We’ve also done some work with groups including CTP in the past to really try to get Service-leavers to see not necessarily just what DHL Supply Chain are looking for but broader – what do employers look for in a CV? Sometimes it’s really useful to understand how a recruiter views a CV because someone who looks at CVs day-in day-out would view them very differently from a hiring manager, for example.
The one thing that I would advise is to make it (the CV) easy to read for a start, make sure it tells the story of your experience, which is very important to follow. Then it needs to have a very clear, well structured layout. In terms of achievements, it’s really useful to be able to quantify them; so if you’ve been involved in a project that’s delivered a benefit whether it’s a time, speed, accuracy or cost benefit, then put numbers on that so that we can get an idea of the scale that you’ve been involved in, that’s really important.
The other really important thing is that one CV is not suitable for all purposes and when a recruiter is receiving anything up to 100 applications for each role, your CV will need to match quite closely to the requirements that are in the role profile within the job advert. That might mean changing some terminology, not lying or embellishing, just making sure that the terminology fits with the role. So use your CV to describe how you meet the role.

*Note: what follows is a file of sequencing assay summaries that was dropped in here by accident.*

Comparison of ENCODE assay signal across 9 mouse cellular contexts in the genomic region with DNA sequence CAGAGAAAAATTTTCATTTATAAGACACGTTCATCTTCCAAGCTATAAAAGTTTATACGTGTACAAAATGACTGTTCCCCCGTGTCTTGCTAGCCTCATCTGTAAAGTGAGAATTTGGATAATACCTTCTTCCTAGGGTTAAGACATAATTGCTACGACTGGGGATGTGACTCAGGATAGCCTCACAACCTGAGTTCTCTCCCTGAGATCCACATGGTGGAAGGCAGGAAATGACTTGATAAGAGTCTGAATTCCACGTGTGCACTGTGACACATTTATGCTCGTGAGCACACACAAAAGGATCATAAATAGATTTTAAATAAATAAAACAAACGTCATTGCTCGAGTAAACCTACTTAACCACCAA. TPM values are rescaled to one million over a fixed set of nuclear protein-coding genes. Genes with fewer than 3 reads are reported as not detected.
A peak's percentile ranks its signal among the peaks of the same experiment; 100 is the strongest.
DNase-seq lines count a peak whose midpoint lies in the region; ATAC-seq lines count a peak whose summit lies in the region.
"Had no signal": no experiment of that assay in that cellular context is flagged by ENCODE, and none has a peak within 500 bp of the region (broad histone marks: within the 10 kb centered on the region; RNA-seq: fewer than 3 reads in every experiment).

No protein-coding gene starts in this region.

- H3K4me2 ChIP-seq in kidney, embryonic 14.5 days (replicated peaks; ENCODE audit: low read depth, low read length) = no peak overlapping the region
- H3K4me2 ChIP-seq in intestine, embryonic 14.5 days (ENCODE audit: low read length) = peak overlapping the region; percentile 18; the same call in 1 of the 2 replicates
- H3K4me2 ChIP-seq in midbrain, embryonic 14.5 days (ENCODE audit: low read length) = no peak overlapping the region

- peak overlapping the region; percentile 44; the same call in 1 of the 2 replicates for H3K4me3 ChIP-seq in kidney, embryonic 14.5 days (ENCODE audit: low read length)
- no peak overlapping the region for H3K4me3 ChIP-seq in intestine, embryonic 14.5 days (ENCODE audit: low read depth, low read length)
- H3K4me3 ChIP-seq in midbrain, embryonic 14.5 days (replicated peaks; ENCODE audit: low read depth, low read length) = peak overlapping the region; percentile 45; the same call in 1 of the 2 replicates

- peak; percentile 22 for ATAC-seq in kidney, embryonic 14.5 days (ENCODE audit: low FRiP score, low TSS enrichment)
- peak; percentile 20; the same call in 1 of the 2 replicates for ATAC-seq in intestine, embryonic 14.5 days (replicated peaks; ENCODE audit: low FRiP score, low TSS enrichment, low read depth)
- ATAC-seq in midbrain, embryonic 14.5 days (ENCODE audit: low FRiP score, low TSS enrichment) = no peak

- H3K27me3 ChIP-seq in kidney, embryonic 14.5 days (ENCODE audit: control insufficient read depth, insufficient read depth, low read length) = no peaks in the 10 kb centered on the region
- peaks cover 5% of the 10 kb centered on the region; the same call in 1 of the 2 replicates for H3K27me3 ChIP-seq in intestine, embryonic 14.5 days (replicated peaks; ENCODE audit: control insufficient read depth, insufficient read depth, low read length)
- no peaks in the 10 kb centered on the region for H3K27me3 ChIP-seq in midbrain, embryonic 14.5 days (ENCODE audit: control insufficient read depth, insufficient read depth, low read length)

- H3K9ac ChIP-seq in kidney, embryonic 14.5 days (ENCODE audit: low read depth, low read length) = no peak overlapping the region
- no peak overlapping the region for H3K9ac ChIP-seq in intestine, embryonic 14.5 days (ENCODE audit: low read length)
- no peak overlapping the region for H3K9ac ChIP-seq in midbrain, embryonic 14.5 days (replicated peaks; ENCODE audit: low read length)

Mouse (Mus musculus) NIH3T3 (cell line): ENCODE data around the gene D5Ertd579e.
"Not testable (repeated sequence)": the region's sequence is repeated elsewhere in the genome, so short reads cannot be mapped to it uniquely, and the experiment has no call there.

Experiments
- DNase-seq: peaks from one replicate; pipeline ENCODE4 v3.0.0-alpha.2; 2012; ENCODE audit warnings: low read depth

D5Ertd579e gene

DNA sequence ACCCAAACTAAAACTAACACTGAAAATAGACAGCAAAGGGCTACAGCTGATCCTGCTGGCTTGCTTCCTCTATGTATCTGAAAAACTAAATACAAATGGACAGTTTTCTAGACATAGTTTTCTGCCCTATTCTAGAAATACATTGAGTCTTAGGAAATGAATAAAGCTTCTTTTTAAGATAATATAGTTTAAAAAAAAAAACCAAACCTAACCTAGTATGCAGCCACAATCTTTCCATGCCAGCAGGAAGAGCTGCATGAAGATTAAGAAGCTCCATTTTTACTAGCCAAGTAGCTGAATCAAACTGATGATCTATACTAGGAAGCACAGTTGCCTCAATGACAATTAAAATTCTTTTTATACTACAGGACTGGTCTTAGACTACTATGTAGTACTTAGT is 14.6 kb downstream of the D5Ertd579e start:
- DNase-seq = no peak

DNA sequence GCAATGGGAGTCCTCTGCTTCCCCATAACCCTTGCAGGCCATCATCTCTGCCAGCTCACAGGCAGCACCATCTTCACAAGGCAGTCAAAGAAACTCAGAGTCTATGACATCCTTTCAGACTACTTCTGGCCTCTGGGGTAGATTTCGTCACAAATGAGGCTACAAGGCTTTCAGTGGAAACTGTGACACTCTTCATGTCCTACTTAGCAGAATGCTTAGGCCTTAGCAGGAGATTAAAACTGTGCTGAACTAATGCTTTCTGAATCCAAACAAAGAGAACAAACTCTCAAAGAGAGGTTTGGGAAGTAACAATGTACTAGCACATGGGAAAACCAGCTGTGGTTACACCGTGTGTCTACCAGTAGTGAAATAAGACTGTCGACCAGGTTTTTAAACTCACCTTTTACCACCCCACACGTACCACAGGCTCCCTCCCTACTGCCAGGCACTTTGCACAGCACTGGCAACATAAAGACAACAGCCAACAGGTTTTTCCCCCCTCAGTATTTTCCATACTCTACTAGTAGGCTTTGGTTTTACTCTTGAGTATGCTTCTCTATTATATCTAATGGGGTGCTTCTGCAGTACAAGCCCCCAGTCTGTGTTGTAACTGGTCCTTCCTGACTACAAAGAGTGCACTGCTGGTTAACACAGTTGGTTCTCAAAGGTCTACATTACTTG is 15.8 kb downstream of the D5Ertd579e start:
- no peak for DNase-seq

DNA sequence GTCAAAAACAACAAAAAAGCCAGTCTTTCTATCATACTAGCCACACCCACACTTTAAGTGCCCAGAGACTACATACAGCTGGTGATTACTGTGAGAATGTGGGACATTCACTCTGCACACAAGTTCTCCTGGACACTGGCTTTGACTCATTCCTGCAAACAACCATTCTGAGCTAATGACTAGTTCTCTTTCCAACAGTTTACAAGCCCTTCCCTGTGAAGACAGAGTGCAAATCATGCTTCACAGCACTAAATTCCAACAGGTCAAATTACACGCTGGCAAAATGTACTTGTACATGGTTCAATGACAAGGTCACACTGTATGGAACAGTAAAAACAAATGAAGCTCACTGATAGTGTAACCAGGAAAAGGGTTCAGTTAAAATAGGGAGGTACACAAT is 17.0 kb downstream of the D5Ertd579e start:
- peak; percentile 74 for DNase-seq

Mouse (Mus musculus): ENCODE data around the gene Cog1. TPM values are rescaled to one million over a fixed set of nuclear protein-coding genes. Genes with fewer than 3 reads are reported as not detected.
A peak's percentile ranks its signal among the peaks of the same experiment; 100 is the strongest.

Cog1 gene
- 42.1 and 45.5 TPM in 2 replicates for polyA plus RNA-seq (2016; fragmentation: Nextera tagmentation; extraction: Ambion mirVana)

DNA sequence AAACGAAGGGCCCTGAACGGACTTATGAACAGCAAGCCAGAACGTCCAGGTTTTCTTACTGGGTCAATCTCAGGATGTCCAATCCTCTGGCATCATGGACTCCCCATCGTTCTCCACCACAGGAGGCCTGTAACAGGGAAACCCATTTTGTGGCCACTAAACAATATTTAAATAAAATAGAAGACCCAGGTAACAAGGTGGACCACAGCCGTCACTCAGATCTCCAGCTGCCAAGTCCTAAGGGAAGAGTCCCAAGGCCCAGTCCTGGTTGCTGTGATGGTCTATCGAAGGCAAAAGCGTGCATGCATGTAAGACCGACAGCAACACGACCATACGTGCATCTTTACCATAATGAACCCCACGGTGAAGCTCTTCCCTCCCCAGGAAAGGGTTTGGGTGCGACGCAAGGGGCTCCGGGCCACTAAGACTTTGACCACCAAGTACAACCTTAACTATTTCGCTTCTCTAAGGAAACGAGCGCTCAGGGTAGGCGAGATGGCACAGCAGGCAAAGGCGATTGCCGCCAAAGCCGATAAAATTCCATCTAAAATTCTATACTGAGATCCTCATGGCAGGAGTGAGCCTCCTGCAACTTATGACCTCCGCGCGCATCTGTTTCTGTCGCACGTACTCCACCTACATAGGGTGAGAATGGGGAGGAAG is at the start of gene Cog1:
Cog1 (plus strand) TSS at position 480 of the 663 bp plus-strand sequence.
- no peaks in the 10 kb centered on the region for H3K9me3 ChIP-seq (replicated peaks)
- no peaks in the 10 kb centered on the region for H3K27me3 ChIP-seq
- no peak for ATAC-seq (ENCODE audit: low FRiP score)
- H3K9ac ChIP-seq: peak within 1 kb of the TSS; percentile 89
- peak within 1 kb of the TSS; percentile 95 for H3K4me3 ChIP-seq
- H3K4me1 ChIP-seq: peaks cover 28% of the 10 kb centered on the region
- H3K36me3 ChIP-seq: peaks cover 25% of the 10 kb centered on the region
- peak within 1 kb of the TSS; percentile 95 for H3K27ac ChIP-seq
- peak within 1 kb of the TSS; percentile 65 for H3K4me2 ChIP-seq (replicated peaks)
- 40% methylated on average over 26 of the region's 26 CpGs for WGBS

My other advice would be, don’t expect a well crafted cover letter to compensate for a CV that isn’t quite up to the mark.
I’ve seen an interview with you where you’ve said that individuals that have an impact on the business are rewarded for doing so.
I think again, we’re a complex organisation and not one size fits all but there are a number of ways where you can feel that your impact is being recognised. We run a number of recognition schemes for a start and our training and development programmes provide options to progress through a series of training that is at times accredited and then for the management grades we also have a performance related bonus.
What’s does the long term future of the sector look like?
I think we’ve seen, if we’re talking about market, general trends towards more and more online which is obviously of a benefit to us. It’s a change to our business, so some parts of the business are busier and other parts are quieter just because there’s been a shift to online. I think the key thing for us in the next two years will be change. I don’t think it ever stands still but the market is changing more rapidly.
Regarding retail, you do have the trend of more discounts and more discount retailers and therefore we’re shipping more products that are at a lower value, so the margins will be really squeezed so the challenge to us is how can we be more efficient for our customers? That’s before we start looking at all of the industrial areas that we service as well. Their service to their end customer is changing and we need to keep pace with that and help them deliver what they need.